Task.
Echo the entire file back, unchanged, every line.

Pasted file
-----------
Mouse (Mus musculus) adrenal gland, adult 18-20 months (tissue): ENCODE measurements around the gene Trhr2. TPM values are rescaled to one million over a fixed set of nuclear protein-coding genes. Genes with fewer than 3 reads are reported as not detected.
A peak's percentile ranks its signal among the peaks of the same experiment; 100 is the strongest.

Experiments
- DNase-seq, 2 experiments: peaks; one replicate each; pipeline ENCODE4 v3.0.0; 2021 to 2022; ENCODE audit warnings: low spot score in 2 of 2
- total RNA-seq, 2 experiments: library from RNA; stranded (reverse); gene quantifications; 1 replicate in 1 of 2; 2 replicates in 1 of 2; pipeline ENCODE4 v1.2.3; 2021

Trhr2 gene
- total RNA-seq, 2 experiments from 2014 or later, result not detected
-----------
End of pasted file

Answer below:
Mouse (Mus musculus) adrenal gland, adult 18-20 months (tissue): ENCODE measurements around the gene Trhr2. TPM values are rescaled to one million over a fixed set of nuclear protein-coding genes. Genes with fewer than 3 reads are reported as not detected.
A peak's percentile ranks its signal among the peaks of the same experiment; 100 is the strongest.

Experiments
- DNase-seq, 2 experiments: peaks; one replicate each; pipeline ENCODE4 v3.0.0; 2021 to 2022; ENCODE audit warnings: low spot score in 2 of 2
- total RNA-seq, 2 experiments: library from RNA; stranded (reverse); gene quantifications; 1 replicate in 1 of 2; 2 replicates in 1 of 2; pipeline ENCODE4 v1.2.3; 2021

Trhr2 gene
- total RNA-seq, 2 experiments from 2014 or later, result not detected